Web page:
Harvard Gazette: "He's a preacher with a projection screen."
I had an interesting lunch today with Jeremy Allaire. After a bit of chitchat the conversation swung around to the relationship we each had with Microsoft in the late 90s, and how we had been played off against each other by competing factions inside MS. He was promoting WDDX as the glue to connect Internet apps, and I was promoting SOAP (albeit a simpler form of SOAP than the one in use today). I remembered, anew, how much I respected him then, in the way you respect a worthy competitor. There was a moment when the pendulum had swung so far in favor of WDDX that my rabbi called me up to Redmond to tell me it looked like we had lost. Eventually SOAP did win, and Allaire and company got behind it, as I would have gotten behind WDDX had the MS chosen it. Anyway, true to form, this afternoon Jeremy had a brilliant idea. One so damned simple and so do-able, and closes a loop that's existed for years. I don't want to spoil the fun by leaking what it is, but when you hear it, you will slap your hand on your forehead, as I did, wondering why you didn't think of it. Stay tuned.
Philip Greenspun on the death of the MIT Media Lab.
Jon Udell: "After I posted yesterday's note about RSS redirection, Dave Winer wrote to remind me that there is a mechanism known to work for both Radio UserLand and NetNewsWire."
John Palfrey: "Perhaps the most famous living American historian, Bernard Bailyn, has weighed in on blogging -- sort of."
BBC: Diet guru Atkins dies. "He had suffered a severe head injury on 8 April after falling on an icy pavement while walking to his office in New York."
News.Com: Software rams great firewall of China.
I'm fed up with CSS in News Item Templates.
Sheila has pics from Las Vegas!
An update via email from Hossein Derskhahan, who writes from Toronto, about blogging in Iran.
Macintouch has an RSS feed. Nice.
Chilly this morning. Highs today around 40. Brrr.
Interview With a Lawyer
The other day I was browsing in a local bookstore and came across a book called Interview With a Vampire, but my mind read Interview With a Lawyer. I have lawyers on my mind. I work on the campus of a law school. I boast that people should be nice to me because I have all these lawyers around. It's hard to spit in a crowd around here without hitting a lawyer. And like cholesterol there are bad lawyers and good lawyers. I work with the good ones.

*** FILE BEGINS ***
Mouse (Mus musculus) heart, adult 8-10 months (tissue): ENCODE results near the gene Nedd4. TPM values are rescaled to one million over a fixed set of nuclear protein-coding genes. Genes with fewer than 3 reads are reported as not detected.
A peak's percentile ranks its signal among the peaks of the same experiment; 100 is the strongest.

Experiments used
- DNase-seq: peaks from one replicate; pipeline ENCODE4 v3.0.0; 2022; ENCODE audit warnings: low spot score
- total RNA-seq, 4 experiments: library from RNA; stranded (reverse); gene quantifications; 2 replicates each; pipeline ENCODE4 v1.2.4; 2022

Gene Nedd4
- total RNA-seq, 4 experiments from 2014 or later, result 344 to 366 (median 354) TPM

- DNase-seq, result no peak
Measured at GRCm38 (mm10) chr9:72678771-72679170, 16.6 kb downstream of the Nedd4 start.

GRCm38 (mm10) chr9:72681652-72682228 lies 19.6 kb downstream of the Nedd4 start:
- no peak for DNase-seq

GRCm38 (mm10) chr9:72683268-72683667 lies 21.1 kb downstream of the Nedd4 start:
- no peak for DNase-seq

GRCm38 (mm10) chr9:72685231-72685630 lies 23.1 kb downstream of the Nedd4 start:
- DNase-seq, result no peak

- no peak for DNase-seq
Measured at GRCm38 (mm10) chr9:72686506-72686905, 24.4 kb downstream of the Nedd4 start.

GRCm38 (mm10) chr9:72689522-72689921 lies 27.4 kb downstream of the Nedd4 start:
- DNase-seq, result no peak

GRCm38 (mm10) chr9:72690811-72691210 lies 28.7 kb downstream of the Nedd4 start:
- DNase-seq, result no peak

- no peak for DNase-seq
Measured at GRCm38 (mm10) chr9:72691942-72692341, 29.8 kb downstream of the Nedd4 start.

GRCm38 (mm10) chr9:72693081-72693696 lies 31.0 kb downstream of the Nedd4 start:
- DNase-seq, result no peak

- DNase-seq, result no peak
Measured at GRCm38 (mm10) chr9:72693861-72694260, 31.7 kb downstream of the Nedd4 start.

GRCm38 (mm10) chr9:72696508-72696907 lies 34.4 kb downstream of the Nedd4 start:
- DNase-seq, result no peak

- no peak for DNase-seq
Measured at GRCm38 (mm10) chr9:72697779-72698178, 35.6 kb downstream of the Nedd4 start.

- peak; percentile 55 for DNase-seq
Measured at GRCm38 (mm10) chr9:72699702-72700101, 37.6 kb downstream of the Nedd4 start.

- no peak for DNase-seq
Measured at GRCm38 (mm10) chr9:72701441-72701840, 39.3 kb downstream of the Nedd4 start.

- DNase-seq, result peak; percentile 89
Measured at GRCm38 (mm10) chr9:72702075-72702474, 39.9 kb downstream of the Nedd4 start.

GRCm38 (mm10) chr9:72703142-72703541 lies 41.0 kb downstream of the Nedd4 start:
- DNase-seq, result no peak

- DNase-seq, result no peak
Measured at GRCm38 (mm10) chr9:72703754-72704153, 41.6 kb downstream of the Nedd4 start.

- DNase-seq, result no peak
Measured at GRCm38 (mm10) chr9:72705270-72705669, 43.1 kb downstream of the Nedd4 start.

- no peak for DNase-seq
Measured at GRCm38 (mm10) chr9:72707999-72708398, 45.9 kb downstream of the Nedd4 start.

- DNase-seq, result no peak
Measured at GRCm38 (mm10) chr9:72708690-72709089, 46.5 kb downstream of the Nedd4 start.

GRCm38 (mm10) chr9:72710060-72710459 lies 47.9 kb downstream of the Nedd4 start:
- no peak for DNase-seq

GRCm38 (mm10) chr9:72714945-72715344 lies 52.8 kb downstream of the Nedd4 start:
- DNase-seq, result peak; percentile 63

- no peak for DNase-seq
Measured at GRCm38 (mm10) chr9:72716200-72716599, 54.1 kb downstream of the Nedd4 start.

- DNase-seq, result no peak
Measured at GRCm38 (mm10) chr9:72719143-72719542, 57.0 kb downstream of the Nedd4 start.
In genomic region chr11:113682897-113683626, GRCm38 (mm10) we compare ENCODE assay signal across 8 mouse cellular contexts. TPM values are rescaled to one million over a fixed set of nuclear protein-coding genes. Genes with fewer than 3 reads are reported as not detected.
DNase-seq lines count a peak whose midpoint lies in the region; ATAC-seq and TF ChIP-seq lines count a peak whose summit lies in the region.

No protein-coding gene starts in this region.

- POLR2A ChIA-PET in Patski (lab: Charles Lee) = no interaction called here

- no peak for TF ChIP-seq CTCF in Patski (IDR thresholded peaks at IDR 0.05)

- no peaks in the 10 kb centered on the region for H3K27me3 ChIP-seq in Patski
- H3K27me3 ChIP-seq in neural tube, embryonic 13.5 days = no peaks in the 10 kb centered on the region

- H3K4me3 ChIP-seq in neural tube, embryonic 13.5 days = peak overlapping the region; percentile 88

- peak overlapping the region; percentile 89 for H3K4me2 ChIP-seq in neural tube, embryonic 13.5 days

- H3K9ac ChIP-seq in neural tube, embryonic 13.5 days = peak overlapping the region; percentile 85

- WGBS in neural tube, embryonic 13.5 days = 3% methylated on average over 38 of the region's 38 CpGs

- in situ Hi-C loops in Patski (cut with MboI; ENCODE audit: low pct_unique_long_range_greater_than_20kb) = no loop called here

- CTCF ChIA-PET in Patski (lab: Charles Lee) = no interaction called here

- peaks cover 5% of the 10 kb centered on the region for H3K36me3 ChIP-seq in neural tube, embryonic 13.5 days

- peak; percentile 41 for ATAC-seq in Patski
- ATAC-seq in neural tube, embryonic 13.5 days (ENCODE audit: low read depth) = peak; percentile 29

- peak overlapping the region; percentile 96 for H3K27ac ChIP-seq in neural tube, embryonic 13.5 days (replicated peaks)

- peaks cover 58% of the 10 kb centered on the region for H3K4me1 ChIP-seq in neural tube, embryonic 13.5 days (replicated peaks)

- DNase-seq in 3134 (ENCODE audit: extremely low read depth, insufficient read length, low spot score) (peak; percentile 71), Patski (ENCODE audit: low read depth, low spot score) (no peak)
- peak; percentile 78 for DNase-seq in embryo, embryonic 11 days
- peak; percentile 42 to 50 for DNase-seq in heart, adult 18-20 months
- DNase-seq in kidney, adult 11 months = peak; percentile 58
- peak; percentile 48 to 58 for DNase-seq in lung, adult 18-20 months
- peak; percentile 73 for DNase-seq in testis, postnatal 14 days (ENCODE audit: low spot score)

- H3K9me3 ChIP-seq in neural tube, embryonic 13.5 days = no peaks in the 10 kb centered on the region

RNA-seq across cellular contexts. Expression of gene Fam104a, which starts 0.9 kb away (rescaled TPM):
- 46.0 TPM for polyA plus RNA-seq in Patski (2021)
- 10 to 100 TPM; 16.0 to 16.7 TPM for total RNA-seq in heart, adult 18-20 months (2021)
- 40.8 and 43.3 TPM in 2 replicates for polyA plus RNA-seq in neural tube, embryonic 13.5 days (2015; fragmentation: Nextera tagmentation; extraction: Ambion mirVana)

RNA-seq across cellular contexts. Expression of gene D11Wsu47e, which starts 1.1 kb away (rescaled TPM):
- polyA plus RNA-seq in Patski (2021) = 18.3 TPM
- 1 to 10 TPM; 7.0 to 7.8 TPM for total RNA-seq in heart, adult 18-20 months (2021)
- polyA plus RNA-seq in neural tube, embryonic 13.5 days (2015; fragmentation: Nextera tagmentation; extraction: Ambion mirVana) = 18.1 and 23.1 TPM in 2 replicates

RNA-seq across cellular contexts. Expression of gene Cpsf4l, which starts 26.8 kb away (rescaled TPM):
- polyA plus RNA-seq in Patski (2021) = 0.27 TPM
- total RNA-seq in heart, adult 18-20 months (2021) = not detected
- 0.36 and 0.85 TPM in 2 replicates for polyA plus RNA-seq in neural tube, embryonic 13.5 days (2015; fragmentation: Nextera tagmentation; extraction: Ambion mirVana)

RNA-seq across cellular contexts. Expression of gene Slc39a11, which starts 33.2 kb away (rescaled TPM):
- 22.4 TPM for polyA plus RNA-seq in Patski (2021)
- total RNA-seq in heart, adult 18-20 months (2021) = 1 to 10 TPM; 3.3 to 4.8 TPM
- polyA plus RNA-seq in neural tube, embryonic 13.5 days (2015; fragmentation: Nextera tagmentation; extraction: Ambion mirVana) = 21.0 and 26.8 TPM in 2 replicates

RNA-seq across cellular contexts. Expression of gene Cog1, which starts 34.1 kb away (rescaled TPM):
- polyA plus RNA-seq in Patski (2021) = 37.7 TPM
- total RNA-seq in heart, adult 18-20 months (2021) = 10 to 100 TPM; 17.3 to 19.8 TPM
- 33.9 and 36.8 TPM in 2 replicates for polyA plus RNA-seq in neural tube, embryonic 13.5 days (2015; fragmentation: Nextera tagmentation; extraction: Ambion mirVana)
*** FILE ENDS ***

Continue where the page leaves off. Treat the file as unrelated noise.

One of the good guys is Larry Lessig, who works at Stanford now. He used to work at Harvard, in the area I'm working. You can feel his presence everywhere. Look at Donna's pictures linked to yesterday. Yup there's Larry. There's a picture of Larry in Diane Cabell's office. I see his mannerisms in some of the young lawyers. His spirit is here, even if his body is not.
Yesterday I was interviewed by Lessig on the phone for a new book he's writing, which at least somewhat is about weblogs and democracy. He asked a lot of great questions. Essay questions. Not easy ones. So I said I might answer some of them in essay form. Here's one.
What will weblogs look like in 15 years?
My first impulse is to say who could possibly know, but then on further thought, I looked back instead of forward to see what 15 years had done to graphic personal computers, which were about where weblogs are today. The first commercal GPC had come out in 1984. By 1998 the form was pretty well set. How different is Windows XP from the Macintosh of 1988? Not very. It's faster and bigger, but basically does the same thing, in much the same way.
But on the other hand, the use of GPCs has grown enormously in 15 years. In 1988 you had to be a very special person to use a Mac. They were popular with people who did design and layout and people who think for a living. But now, people in all walks of life have a Windows or Mac PC (mostly Windows).
Weblogs are just part of the evolution of personal computers. Over time our expectation for information has risen. The late 80s were the end of the age of information poverty. Today we can look back and laugh at how inaccessible information was way back then. I did an experiment one evening after dinner, probably in 1989 or 1990. I wanted to find out the score in the Mets baseball game. I called the local radio station in San Francisco, they didn't know. I called a New York radio station, they didn't know. I called the NY Times, no idea. I called a radio station in San Diego where the game was being played, they didn't know either. That was a little more than ten years ago. Today it would take you mere seconds to get the answer.
But none of this was what Lessig was asking about, I presume, because he was asking about democracy, not technology. Having written this as background, I want to come back to that shortly.
Two years ago: "All programmers want to tell you How It Works. In excruciating detail. As if you cared. Try to be patient."
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